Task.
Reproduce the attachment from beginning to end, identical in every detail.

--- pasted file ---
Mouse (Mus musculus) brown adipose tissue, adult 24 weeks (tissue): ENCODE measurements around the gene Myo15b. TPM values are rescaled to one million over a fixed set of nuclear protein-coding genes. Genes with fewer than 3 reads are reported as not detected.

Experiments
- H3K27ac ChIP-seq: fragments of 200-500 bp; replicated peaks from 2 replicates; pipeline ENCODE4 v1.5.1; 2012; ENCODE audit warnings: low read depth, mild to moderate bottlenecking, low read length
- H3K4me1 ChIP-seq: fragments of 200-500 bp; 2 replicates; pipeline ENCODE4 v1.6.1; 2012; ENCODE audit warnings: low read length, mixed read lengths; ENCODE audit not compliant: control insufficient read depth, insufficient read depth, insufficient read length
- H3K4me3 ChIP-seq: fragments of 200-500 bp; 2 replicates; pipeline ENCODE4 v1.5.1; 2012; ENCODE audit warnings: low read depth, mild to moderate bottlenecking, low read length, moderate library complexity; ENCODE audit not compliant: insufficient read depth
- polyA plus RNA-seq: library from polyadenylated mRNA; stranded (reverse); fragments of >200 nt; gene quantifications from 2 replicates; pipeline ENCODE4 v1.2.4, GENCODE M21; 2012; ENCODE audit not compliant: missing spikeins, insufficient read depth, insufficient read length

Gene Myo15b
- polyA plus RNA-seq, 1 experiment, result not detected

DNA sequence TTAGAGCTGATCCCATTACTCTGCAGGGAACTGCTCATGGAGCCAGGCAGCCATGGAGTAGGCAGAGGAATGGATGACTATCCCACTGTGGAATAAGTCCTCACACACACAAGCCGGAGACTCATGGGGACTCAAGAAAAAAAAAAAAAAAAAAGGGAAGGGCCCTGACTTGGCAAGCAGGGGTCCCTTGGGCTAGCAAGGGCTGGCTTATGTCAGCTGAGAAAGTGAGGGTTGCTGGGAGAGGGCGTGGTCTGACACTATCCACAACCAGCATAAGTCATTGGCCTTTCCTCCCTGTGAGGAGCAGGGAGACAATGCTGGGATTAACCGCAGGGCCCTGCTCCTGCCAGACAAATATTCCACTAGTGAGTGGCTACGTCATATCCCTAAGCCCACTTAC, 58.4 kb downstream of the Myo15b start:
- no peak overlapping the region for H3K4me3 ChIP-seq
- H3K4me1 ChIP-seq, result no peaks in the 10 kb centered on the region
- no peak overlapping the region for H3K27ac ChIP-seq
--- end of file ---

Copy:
Mouse (Mus musculus) brown adipose tissue, adult 24 weeks (tissue): ENCODE measurements around the gene Myo15b. TPM values are rescaled to one million over a fixed set of nuclear protein-coding genes. Genes with fewer than 3 reads are reported as not detected.

Experiments
- H3K27ac ChIP-seq: fragments of 200-500 bp; replicated peaks from 2 replicates; pipeline ENCODE4 v1.5.1; 2012; ENCODE audit warnings: low read depth, mild to moderate bottlenecking, low read length
- H3K4me1 ChIP-seq: fragments of 200-500 bp; 2 replicates; pipeline ENCODE4 v1.6.1; 2012; ENCODE audit warnings: low read length, mixed read lengths; ENCODE audit not compliant: control insufficient read depth, insufficient read depth, insufficient read length
- H3K4me3 ChIP-seq: fragments of 200-500 bp; 2 replicates; pipeline ENCODE4 v1.5.1; 2012; ENCODE audit warnings: low read depth, mild to moderate bottlenecking, low read length, moderate library complexity; ENCODE audit not compliant: insufficient read depth
- polyA plus RNA-seq: library from polyadenylated mRNA; stranded (reverse); fragments of >200 nt; gene quantifications from 2 replicates; pipeline ENCODE4 v1.2.4, GENCODE M21; 2012; ENCODE audit not compliant: missing spikeins, insufficient read depth, insufficient read length

Gene Myo15b
- polyA plus RNA-seq, 1 experiment, result not detected

DNA sequence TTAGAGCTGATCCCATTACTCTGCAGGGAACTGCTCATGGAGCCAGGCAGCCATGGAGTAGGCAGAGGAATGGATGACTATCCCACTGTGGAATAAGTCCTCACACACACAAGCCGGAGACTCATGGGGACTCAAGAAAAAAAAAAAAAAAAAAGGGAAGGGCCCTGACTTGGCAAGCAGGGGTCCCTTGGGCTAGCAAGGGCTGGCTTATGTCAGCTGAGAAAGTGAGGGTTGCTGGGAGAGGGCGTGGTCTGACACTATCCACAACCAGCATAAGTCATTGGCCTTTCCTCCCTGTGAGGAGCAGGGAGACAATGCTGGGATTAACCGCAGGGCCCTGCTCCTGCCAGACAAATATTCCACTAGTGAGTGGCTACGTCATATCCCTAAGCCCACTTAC, 58.4 kb downstream of the Myo15b start:
- no peak overlapping the region for H3K4me3 ChIP-seq
- H3K4me1 ChIP-seq, result no peaks in the 10 kb centered on the region
- no peak overlapping the region for H3K27ac ChIP-seq